Local MPP candidates address student issues
With two universities and one college located in Waterloo region, students are large stakeholders in the community. With the June 12 provincial election approaching, the local party leaders have a particular set of issues to address alongside those of the community at large.
The parties have chosen to engage in a variety of student-related concerns, such as affordable education, job creation and improvements to transit. The Liberals, Progressive Conservatives, New Democratic Party and Green Party spoke to The Cord about the issues they’re carrying forward to the election.
Liberal candidate Jamie Burton has been engaging with the post-secondary students in Waterloo through student debates. She outlined the Liberal platform as embodying elements of equal opportunity, innovation and education.
“There are many opportunities with education to invest. We have developed a $150 million plan that speaks to technology and learning. There is real potential to developing strategies that speak to all of our children,” said Burton.
The Liberals are also choosing to maintain the 30 per cent tuition credit, despite the other party leaders noting that it has only been helping 30 per cent of post-secondary students in Ontario.
Burton explained that the Liberal government is also planning to help youth employment rates.
“We have invested in a youth job strategy fund that is going to continue. It has already demonstrated its success by 1,200 positions that were created in January 2012,” she said.
However, NDP incumbent Catherine Fife mentioned that the Liberals are planning on increasing tuition rates.
“The Liberals were planning on raising post-secondary tuition, indexing the tuition to the cost of inflation by two to three per cent,” she said.
Local PC candidate, Tracey Weiler, summarized the objective of the PC platform as addressing issues of jobs and the economy. This can specifically be observed with Tim Hudak’s “Million Jobs Plan,” which has been proven by many notable economists to not add up.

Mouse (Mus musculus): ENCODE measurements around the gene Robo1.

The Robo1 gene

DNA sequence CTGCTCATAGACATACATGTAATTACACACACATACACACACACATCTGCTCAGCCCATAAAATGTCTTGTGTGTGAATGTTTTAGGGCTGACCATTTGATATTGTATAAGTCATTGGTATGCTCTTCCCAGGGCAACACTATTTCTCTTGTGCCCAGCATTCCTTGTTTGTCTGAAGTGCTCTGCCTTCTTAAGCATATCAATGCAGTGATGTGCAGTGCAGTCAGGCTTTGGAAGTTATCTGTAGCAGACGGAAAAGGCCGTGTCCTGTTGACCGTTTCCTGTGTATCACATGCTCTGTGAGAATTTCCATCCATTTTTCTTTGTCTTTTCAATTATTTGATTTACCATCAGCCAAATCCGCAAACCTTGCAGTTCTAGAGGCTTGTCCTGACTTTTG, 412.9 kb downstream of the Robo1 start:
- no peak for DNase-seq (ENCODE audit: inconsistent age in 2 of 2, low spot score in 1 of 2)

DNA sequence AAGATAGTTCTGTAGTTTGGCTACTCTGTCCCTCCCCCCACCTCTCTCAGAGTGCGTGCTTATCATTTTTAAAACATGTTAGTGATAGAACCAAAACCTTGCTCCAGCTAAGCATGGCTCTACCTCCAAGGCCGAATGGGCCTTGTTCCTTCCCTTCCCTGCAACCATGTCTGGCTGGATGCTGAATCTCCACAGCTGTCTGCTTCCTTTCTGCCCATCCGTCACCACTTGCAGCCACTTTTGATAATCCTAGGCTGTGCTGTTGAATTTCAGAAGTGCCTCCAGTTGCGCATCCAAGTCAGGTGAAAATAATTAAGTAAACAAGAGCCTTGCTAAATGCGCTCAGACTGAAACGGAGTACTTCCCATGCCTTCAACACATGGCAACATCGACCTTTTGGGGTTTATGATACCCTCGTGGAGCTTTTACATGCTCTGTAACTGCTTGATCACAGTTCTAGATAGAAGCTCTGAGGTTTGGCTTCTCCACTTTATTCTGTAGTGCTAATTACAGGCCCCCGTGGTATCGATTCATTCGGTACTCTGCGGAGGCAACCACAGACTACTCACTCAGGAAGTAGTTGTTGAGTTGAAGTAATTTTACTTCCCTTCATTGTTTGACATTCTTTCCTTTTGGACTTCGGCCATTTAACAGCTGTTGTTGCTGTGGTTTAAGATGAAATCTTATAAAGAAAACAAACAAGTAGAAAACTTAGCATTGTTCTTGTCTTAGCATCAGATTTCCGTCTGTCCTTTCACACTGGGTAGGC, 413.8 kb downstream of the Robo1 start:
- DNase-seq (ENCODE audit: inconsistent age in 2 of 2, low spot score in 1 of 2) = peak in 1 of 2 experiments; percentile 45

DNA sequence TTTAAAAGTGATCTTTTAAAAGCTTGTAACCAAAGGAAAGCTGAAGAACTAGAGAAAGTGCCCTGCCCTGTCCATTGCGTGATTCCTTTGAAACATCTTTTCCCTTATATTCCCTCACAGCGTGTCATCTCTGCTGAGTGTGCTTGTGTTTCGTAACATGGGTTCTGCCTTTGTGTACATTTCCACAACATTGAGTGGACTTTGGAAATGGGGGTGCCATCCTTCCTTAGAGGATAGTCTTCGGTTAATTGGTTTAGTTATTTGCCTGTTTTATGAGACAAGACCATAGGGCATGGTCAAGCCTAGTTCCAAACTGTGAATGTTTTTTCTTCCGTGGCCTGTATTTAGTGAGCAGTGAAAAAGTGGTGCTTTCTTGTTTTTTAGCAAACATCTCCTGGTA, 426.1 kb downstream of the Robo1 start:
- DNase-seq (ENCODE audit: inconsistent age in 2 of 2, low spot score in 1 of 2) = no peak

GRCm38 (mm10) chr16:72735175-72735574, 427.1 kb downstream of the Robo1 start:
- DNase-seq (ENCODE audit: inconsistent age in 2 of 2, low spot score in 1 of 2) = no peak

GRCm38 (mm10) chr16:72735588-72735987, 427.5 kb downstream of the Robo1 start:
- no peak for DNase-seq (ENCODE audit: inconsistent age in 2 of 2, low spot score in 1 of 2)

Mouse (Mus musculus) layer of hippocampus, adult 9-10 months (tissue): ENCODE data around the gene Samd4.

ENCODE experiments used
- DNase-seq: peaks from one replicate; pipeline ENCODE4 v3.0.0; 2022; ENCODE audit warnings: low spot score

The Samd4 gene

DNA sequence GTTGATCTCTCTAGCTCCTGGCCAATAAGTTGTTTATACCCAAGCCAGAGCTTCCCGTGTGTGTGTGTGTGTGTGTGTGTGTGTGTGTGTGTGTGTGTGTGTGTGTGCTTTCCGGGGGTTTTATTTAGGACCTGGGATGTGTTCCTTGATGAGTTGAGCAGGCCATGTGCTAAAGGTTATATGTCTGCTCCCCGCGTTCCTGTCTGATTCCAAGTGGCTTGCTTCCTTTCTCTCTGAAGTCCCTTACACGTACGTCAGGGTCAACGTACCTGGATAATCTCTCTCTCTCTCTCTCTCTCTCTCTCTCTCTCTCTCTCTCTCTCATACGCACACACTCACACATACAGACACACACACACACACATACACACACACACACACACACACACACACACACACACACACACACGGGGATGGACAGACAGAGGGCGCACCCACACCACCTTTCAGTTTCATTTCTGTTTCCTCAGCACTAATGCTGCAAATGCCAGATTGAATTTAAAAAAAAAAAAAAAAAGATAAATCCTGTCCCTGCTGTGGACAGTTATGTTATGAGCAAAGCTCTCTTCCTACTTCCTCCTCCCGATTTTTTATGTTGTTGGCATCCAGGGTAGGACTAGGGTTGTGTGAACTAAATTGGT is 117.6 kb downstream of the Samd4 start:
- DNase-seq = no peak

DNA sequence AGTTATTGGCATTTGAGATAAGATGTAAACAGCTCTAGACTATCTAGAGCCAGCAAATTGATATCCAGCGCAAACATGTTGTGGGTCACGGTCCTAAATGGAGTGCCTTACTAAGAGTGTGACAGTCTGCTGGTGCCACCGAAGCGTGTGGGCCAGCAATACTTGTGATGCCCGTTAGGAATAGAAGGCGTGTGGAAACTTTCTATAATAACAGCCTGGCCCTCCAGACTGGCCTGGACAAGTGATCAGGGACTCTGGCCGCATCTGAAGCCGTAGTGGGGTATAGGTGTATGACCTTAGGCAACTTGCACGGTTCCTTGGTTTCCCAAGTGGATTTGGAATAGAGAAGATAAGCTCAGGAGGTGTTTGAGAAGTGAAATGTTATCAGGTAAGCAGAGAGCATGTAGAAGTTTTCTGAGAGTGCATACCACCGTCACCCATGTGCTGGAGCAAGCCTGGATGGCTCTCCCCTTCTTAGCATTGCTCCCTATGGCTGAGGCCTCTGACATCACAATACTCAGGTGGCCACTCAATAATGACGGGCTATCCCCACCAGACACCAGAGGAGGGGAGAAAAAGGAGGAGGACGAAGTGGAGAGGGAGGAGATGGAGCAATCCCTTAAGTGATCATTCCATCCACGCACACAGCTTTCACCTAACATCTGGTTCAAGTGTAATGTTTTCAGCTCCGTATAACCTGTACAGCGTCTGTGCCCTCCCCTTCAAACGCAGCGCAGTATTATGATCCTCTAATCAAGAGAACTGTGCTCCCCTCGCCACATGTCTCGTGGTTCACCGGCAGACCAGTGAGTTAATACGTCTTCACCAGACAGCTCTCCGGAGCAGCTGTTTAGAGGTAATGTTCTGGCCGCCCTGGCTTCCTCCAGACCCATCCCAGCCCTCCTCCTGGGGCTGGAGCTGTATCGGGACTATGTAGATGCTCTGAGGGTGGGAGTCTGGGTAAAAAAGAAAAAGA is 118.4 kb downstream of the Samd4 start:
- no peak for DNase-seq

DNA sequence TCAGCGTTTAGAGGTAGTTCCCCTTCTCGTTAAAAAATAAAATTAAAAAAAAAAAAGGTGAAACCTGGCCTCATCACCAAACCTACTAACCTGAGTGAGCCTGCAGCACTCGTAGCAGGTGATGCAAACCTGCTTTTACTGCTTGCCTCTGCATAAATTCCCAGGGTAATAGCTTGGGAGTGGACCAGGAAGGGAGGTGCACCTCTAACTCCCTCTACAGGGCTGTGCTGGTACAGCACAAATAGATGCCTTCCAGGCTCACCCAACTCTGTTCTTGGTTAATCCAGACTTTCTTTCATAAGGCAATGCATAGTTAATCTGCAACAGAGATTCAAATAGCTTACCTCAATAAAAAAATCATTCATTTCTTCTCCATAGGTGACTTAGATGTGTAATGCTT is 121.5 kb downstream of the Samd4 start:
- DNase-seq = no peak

Weiler expressed that students are concerned with finding jobs out of university, and the PC’s plan will remedy this situation.
Additionally, she explained that the PCs plan will ensure the system is more flexible in transferring credits between college and university. They also plan to eliminate the 30 per cent tuition credit for post-secondary students.
“The 30 per cent tax credit … was not meeting the objectives it was meant to meet, including the people, the students that really need the money the most,” said Weiler.
“We would more broadly ensure that post-secondary education is available to all. We want our universities to offer access, as well as when people are there, to produce excellence. It is a broad commitment at this time.”
Weiler has also been engaging with students within the region through student debates, as well as meeting with various student unions.
Fife has also met with student unions, participated in debates and interviews in an attempt to engage with the concerns of post-secondary students.
She explained that the NDPs are committed to freezing post-secondary tuition, and making student loans interest-free in order to avoid debt. In addition, she said the NDPs will work to improve youth employment.
“We are focused on supporting small and medium-sized businesses through targeted tax credits that rewards job creators and incentivizes capital infrastructure investment. We have seen that small and medium sized-businesses are the largest job creators,” Fife said.
In order to improve transit, Fife’s party plans to install a two-way all-day Go train service to be up and running as soon as possible.
Fife concluded, “The reason the NDP could not support the Liberal budget is because it had nothing valuable in it for university or college students. This is a serious concern.”
According to Stacey Danckert, local Green Party candidate, the party’s platform places a focus on job creation, protecting children’s futures and the environment.
Danckert has also participated in various student debates and has had discussions with universities’ student unions.
“We are offering a social innovation foundation, which is essentially a grant opportunity that links mentorship programming with grant opportunities that actually helps students who have ideas they want to pursue actually create their own jobs and employment opportunities,” explained Danckert.
Danckert also plans on implementing a two-way, all-day Go train service between Toronto and the region.
All candidates share student initiatives they believe would be beneficial to post-secondary students, regarding tuition, employment, education and transit. The outcome of this election will certainly impact the experiences of students in the province.